In order to determine the genes that cause these psychiatric disorders, the researchers analysed more than 400,000 individuals. After observing that multiple family members often have a mental illness, but not necessarily the same one, the team wanted to investigate if specific sets of genes are involved in the development of multiple disorders.

It was found that there are a common set of genes that are highly expressed in the brain that increase your risk of developing all five disorders, due to the shared biological mechanisms that affect all of the disorders. This finding could lead to the development of new drugs that target these shared biological pathways.

Image credit: University of Queensland

Insight into psychiatric disorders

10. Team IDs spoken words and phrases in real-time from brain’s speech signals

Scientists at UC San Francisco are a step closer to treating people with speech loss after showing that brain activity recorded as research participants spoke could be used to create realistic synthetic versions of that speech.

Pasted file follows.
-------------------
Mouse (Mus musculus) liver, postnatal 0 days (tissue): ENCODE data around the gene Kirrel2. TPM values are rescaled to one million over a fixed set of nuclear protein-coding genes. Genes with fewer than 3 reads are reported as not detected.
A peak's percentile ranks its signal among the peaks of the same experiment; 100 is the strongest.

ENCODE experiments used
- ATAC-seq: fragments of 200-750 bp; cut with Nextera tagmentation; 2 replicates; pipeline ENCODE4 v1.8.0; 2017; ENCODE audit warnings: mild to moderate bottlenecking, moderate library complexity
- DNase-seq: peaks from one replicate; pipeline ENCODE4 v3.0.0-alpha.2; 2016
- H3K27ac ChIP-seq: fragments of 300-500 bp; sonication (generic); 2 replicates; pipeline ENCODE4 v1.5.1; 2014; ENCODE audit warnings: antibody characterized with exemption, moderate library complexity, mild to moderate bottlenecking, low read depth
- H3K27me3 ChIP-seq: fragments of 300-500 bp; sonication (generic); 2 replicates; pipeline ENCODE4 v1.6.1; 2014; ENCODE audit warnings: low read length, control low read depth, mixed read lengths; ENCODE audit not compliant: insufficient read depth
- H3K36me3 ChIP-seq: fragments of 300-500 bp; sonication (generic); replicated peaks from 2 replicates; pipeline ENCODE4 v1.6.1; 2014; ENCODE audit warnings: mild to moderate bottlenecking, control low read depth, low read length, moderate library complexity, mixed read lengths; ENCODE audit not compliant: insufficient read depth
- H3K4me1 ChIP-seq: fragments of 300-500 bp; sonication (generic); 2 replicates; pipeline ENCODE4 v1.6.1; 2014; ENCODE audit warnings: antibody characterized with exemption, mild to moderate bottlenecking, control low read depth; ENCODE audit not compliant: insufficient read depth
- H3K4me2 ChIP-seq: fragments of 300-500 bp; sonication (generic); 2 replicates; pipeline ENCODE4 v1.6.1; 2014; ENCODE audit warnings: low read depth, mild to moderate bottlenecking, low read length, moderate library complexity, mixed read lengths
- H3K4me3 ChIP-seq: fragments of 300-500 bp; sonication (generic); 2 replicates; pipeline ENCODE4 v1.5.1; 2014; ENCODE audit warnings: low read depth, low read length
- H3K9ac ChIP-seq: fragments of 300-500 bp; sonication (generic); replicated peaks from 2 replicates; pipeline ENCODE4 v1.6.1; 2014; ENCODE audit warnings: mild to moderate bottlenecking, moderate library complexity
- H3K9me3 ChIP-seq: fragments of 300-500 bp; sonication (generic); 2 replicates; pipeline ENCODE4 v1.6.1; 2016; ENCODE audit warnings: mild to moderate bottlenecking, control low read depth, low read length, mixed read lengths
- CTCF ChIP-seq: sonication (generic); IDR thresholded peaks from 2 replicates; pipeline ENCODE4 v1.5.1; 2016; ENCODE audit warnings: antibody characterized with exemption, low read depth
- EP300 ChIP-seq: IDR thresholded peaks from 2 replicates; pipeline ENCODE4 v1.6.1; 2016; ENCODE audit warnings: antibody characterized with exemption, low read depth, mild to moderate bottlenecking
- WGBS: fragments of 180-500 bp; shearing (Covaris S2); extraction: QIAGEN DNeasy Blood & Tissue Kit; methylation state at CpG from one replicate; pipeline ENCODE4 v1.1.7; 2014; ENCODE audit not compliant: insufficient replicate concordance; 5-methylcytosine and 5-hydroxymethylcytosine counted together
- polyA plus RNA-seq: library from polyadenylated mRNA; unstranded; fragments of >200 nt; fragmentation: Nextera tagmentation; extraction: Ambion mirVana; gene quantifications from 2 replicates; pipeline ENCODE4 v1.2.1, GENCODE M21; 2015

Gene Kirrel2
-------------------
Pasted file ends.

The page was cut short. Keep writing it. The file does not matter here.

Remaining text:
In previous studies, it took the researchers months to translate the brain activity into speech. However, in a recent study, the scientists decoded spoken words from the brain signals that control speech in real-time.

It is hoped that this technique could be used for patients who are unable to speak as a result of facial paralysis due to brainstem stroke, spinal cord injury or neurodegenerative disease. In these patients, the brain regions that control the muscles of the jaw, lip, tongue and larynx are often intact and active. Therefore, the speech signals of these patients could be decoded in order to reveal what they are trying to say. 

Image credit: Noah Berger

Decoding speech signals

Banner image credit: Columbia University